11

For my project I must use inline assembly instructions such as rdtsc to calculate the execution time of some C/C++ instructions.

The following code seems to work on Intel but not on ARM processors:

{unsigned a, d;asm volatile("rdtsc" : "=a" (a), "=d" (d)); t0 = ((unsigned long)a) | (((unsigned long)d) << 32);}
//The C++ statement to measure its execution time
{unsigned a, d;asm volatile("rdtsc" : "=a" (a), "=d" (d)); t1 = ((unsigned long)a) | (((unsigned long)d) << 32);}
time = t1-t0;

My question is:

How to write an inline assembly code similar to the above (to calculate the execution elapsed time of an instruction) to work on ARM processors?

  • 3
    rdtsc on multi-core processors can have issues. see msdn.microsoft.com/en-us/library/ee417693(VS.85).aspx – Richard Critten Nov 6 '16 at 20:33
  • Single instructions will have variable timings based on cache etc. Better to loop thousands of times over it/them and use the perf_events() common functionality to make it work on all supported CPUs. – BitBank Nov 6 '16 at 21:39
10

You should read the PMCCNTR register of a co-processor p15 (not an actual co-processor, just an entry point for CPU functions) to obtain a cycle count. Note that it is available to an unprivileged app only if:

  1. Unprivileged PMCCNTR reads are alowed:

    Bit 0 of PMUSERENR register must be set to 1 (official docs)

  2. PMCCNTR is actually counting cycles:

    Bit 31 of PMCNTENSET register must be set to 1 (official docs)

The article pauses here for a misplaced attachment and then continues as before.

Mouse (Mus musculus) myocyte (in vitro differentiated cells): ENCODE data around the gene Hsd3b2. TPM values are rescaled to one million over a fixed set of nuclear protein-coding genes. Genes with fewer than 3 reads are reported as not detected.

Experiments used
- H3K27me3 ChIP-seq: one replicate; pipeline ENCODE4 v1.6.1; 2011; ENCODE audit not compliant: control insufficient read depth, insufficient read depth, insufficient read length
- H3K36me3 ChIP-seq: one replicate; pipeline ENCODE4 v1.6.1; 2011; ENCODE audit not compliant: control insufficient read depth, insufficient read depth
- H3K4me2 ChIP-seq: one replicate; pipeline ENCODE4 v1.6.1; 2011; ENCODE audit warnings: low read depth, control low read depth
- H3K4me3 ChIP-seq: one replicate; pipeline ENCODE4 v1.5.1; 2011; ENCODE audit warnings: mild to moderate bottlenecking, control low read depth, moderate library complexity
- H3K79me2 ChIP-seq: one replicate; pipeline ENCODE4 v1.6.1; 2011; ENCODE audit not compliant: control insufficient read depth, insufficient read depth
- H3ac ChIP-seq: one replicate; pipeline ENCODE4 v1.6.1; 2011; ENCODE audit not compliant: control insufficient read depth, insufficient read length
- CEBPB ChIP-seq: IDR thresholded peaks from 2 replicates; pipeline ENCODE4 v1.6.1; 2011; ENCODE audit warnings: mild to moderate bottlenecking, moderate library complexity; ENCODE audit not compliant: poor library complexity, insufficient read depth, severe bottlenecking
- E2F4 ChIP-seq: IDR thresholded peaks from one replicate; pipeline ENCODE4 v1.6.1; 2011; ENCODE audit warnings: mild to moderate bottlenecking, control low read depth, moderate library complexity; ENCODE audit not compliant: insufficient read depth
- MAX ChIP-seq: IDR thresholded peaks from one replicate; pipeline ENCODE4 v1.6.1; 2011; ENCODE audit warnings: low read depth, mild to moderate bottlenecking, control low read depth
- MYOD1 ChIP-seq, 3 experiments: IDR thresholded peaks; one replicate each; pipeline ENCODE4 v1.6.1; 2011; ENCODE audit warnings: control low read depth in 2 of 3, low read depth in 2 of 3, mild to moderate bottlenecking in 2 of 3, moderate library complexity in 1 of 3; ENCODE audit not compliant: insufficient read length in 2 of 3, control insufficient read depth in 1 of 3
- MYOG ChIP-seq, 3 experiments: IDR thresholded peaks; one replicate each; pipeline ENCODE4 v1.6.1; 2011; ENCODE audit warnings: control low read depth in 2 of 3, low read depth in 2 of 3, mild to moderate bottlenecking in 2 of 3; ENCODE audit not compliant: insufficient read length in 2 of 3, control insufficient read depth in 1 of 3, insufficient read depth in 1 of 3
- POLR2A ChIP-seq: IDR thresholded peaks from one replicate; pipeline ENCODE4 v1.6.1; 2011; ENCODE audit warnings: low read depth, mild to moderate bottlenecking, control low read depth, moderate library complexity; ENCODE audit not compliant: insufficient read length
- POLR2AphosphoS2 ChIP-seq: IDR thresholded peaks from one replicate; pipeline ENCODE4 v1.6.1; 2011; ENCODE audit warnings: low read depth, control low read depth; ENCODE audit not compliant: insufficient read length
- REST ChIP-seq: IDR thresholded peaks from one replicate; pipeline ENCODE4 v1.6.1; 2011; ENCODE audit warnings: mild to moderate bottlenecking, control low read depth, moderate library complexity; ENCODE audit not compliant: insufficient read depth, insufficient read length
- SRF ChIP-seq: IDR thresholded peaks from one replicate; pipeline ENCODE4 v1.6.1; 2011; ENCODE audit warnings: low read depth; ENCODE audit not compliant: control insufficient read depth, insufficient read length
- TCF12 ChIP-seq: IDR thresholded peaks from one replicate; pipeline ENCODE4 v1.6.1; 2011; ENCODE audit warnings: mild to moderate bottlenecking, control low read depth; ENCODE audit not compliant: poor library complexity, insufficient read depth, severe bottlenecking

This is a real-world example of how it`s done.

  • @Curious Note that the answer above is valid for ARMv6 and above. Older arch versions might have their own methods of getting this data (specific to a partcular chip - so the info is to be found in the datasheet for the chip), while some ARM-based chips don't provide such data at all. – tum_ Nov 6 '16 at 22:25
  • My ARM CPU is ARM7A, confirmed that by using the compiler Macro__ARM_ARCH_7A__, however, when I try to use the instruction asm volatile("mrc p15, 0, %0, c9, c13, 0" : "=r"(pmccntr));, the compiler gives the error message: Error “no such instruction” asm volatile("mrc p15, 0, %eax, c9, c13, 0" : "=r"(pmccntr)); – Curious Nov 11 '16 at 3:07
  • My Build Environment= PLATFORM_VERSION_CODENAME=REL PLATFORM_VERSION=4.3 TARGET_PRODUCT=full_manta TARGET_BUILD_VARIANT=eng TARGET_BUILD_TYPE=release TARGET_BUILD_APPS= TARGET_ARCH=arm TARGET_ARCH_VARIANT=armv7-a-neon TARGET_CPU_VARIANT=cortex-a15 HOST_ARCH=x86 HOST_OS=linux HOST_OS_EXTRA=Linux-3.16.0-70-generic-x86_64-with-Ubuntu-14.04-trusty HOST_BUILD_TYPE=release BUILD_ID=JWR66V OUT_DIR=out – Curious Nov 11 '16 at 3:17
  • @hidefromkgb: This is the code that I used but it gives the above error. {uint32_t pmccntr;asm volatile("mrc p15, 0, %0, c9, c13, 0" : "=r"(pmccntr));t0=static_cast<int64_t>(pmccntr) * 64;} //The C++ statement to measure its execution time {uint32_t pmccntr;asm volatile("mrc p15, 0, %0, c9, c13, 0" : "=r"(pmccntr));t1=static_cast<int64_t>(pmccntr) * 64;} time = t1-t0; – Curious Nov 11 '16 at 3:39
  • @Curious You are, most probably, using the wrong binutils, since as is definitely trying to assemble X86 instead of ARM7A. And, BTW, * 64 is equivalent to << 6, and the result does not have to be either promoted to uint64_t or multiplied until (T1 – T0) is calculated. As the difference is typically way smaller than 2²⁶, multiplying it to 64 won`t require promotion to a 64-bit type. – hidefromkgb Nov 11 '16 at 13:03

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